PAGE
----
13th Jun 2008, 17:32
People (due to ad hype) have the mistaken idea that front drive cars are better in snow. We have never owned a front drive car that was better in snow than our rear drive SUV or rear drive cars. I've driven one 20-year-old domestic car (Plymouth) with rear drive that would blow ANY front-drive car away in snow. Our current SUV will run rings around our front drive 3rd car. The front drive car flops around in snow like a fish out of water, and does good to get up a tiny slope. The rear wheel drive SUV will blast through even deep snow like it was on dry pavement.
16th Jul 2008, 15:12
The reason front wheel drive IS better in snow is because the engine/trans-axle is sitting over the drive wheels (every time someone puts sand bags etc in the back of their rear wheel drive, they prove this point). But weight distribution is just one of several factors that determine how well a vehicle will do in snow. Obviously, as others have said, tire design makes a big difference. Some other factors are remaining tread depth, transmission type (manual isn't as progressive for start-ups on slippery surfaces), weight of vehicle (heavier is better), proper alignment, drive system, and amount of power (too much can be tricky). Without going into braking, these are most of the factors that determine the handling of any vehicle. If the alignment is fine and the correct tires are on the car for the road conditions, it is very unlikely (keeping all else more or less equal) that a Camry, Malibu, or Accord (some of these models don't offer a manual but just for argument sake...) front drive manual with the same tires would be any different. So save yourselves some money and check out your alignment and get the right tires for the conditions. Hope this helps. Good luck.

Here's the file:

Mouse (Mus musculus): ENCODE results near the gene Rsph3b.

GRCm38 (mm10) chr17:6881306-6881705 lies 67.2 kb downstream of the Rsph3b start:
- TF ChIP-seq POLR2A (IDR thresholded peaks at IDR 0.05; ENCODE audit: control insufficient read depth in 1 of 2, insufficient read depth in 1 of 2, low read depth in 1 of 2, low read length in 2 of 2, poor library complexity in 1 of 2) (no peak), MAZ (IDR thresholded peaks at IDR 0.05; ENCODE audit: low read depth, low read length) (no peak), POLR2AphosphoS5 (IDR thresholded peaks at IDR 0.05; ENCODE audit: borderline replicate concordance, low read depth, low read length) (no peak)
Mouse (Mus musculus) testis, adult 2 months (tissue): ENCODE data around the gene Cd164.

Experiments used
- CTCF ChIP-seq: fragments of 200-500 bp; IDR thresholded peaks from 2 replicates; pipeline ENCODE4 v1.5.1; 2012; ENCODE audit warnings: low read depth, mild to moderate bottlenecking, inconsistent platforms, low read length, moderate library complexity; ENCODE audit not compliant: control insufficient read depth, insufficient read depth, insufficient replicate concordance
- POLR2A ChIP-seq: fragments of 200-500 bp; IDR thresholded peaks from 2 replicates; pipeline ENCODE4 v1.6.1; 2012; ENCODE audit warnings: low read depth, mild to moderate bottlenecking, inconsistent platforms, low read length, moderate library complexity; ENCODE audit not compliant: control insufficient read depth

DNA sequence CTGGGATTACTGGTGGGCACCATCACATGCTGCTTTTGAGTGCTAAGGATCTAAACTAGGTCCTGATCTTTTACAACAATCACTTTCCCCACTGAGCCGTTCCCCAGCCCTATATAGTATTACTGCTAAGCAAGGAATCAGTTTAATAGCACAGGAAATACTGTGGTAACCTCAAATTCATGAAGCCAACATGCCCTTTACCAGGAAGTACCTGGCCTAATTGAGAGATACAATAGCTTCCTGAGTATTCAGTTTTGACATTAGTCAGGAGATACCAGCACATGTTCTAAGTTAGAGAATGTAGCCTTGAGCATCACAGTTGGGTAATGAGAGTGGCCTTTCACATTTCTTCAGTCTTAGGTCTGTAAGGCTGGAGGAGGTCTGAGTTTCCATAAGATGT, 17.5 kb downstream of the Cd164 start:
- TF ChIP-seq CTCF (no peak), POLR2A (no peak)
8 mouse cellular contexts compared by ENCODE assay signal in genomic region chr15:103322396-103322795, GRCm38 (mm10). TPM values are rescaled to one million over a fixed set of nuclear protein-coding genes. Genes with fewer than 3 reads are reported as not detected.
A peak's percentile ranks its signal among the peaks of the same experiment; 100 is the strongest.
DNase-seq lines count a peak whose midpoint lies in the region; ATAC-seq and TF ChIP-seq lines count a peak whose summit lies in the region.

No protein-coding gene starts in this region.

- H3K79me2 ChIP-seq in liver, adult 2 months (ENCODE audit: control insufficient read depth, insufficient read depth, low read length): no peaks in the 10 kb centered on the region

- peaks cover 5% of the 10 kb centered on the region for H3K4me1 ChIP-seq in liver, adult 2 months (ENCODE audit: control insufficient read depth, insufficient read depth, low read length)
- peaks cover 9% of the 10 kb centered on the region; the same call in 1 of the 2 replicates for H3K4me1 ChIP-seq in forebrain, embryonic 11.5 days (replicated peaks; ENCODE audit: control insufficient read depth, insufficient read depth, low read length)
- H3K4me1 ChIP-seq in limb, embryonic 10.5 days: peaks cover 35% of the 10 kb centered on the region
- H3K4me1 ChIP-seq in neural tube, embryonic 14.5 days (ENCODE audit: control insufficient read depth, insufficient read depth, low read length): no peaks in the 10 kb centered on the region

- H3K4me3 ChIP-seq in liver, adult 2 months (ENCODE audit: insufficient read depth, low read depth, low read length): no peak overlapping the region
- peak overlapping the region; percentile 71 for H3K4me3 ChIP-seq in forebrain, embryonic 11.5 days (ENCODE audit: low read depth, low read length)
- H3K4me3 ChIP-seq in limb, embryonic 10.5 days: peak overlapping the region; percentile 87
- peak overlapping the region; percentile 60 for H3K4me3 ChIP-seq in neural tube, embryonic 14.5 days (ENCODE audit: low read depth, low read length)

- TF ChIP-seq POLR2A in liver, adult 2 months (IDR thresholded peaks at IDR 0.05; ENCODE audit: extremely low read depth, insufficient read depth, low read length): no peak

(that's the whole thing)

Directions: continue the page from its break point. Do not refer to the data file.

1st Sep 2008, 20:42
The reason why the Ford Fusion does not do well in snow is because the Fusion has the widest tires in its class, therefore it will never handle as well as a car with skinny tires that cuts through the snow and catches the pavement... I'm from Las Vegas and I knew that you must be new to snow!
2nd Sep 2008, 22:17
Front wheel drive has few, if any advantages, over rear drive. They are much more costly to repair (due to harder access to parts in the cramped engine bay) and the handling on wet pavement or snow is questionable. We've owned a total of 5 front drive cars and none handled as well in snow as our large rear drive cars or our mid-sized SUV's. We've switched back to rear drive vehicles except for one front drive car that we leave at home if it snows.
4th Sep 2008, 22:22
To 20:42, The base Fusion uses 205 width tires. The SEL uses 225 width tires. You will find a number of competitors with similar sizing. Check out the Nissan Altima for example.
To 22:17, Refer to comment 15:12 for reasons why front drivers have some advantages. Your experience, while valid, perhaps doesn't take into account some of the other parameters that make for good traction. For example were your front drivers using the same size, brand, and type of tire as your rear-wheel-drives? Was the vehicle weight more or less the same as your rear-wheel-drives? Were they all automatics? How about wheel base? This stuff is science, not magic. So having the engine/trans-axle sitting right over the drive wheels is a quantifiable advantage. P.S. I've got a rear wheel drive van (Chevy 1 ton automatic extended van with 225-75-R16 all seasons) that is a pig in our Minnesota snow...not that I think my experience is somehow universal to everyone who owns RWD vehicles.